Communicare in Oxford, MS with Reviews - YP.com
02/20/2017
By: Janet H.
May, Justin A, MD
My husband was admitted to Baptist in Oxford, as Dr. May accepting him from another hospital ER. He was great. He was so attentive to my husband and made it his goal to make sure, his blood clot was diminished, his AFIB was corrected and to make him as good as new again. And that he did. Not one time did he falter until my husband was taken 100% care of and the AFIB Ablation was done. That was thanks to Dr. Eric Johnson, who also is a fabulous doctor, himself. I am so glad we chose Oxford, Baptist to have these 2 great doctors take care of my husband and make him healthy again. Thank you both.
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08/24/2016
By: Paul S.
Brent M Hardin MD
Dr. Hardin is a GREAT urologist! You will not regret the visit!! He was able to diagnose my UTI issue quickly and I was finally able to get some relief! Thanks Dr. Hardin!!!
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06/14/2017
By: buck.jones.1804
Kirk Eddleman MD
I have been going there for 2 years or more .great people very nice to you . Tell you what u need to know and do to get well .they lady's are so great to help me out
Tips & Advices
This depends on the facility. Patients should call to find out if they'll need a referral from their physician prior to making an appointment.
Aside from hyperbaric oxygen treatment, most wound care centers offer:
  • Debridement: The removal of dead skin and tissue surrounding the wound. This can be done surgically, using a whirlpool bath, syringes, enzymes that dissolve the tissue, or wet dressings that dry on the wound and absorb the dead tissue.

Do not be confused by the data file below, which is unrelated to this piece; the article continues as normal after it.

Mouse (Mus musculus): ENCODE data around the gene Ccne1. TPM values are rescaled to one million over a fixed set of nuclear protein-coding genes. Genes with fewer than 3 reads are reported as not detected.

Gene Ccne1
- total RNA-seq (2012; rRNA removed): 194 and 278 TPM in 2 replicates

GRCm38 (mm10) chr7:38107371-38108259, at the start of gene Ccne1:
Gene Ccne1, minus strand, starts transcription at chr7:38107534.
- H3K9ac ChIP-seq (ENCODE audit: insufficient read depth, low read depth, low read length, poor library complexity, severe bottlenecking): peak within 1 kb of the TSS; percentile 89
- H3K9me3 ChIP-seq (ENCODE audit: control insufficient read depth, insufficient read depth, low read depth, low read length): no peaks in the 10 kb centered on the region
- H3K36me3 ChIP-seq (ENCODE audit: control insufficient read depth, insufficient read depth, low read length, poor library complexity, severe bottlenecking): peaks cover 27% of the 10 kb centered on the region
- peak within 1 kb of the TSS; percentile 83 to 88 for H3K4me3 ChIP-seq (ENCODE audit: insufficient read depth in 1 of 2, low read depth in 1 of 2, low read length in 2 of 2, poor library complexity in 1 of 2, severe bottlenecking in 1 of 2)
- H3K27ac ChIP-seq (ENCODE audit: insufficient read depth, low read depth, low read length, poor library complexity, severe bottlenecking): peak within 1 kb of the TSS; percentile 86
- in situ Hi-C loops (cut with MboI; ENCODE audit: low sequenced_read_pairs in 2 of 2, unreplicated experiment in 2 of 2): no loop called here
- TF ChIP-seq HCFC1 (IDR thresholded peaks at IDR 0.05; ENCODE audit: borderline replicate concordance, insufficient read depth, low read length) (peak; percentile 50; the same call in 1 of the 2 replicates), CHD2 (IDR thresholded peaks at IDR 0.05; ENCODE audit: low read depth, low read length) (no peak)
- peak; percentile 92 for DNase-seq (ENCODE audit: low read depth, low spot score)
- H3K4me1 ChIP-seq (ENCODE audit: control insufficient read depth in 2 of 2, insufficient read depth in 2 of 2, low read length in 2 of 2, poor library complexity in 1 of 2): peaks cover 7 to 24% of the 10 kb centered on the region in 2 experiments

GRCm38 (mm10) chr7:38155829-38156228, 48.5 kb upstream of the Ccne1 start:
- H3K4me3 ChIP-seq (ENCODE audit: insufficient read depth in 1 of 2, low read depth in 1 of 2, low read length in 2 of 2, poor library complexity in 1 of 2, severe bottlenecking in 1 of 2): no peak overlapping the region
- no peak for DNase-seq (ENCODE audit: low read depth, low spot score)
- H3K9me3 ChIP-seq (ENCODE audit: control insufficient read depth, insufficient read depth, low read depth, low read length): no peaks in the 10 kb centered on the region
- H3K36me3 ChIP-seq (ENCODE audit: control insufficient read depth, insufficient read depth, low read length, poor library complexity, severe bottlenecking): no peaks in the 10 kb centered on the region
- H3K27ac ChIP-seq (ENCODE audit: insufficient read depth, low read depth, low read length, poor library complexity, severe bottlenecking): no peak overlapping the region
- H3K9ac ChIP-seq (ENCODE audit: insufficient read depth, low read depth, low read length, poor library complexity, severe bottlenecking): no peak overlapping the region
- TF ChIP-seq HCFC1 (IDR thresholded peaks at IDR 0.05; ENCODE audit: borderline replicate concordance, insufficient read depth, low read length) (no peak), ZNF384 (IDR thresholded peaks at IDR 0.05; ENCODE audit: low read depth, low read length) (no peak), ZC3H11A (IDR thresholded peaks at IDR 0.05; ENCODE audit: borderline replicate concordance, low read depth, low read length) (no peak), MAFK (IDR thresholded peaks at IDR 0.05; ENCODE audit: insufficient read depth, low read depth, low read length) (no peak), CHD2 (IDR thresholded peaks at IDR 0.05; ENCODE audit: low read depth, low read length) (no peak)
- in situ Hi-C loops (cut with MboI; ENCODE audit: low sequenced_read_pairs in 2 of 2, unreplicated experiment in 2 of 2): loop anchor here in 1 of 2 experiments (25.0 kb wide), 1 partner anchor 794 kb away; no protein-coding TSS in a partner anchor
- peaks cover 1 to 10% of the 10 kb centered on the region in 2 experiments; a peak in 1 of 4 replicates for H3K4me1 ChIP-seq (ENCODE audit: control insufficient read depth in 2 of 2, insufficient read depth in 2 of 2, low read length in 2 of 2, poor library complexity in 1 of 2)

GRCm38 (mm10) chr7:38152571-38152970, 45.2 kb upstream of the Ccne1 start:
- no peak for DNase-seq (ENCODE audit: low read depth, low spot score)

• Dressing: Wrapping the wound in a protective film, gauze, gel, or foam.
  • Compression stockings: Tight-fitted fabric sheaths that encourage blood flow.
  • Artificial skin: A covering that is applied to the wound for several days as it heals.
  • Ultrasound: The use of sound waves to promote healing.
  • Growth factor therapy: The use of materials naturally produced by the body to encourage quick cell growth.
  • Negative pressure therapy: Creating a vacuum around a wound to encourage faster blood flow to the area.
Depending on where the treatment is administered, hyperbaric oxygen treatment  can cost $100- $1,000. After insurance is applied, patients may have a copay of $10 -$50 or a coinsurance fee of 10 percent to 50 percent.
Most wounds should heal within two to six weeks. An individual should seek chronic wound treatment if a wound has not begun to heal after two weeks or is not completely healed after six.
Most health insurance plans cover wound care. Patients should check with the clinic and their health insurance provider before seeking treatment to be sure.

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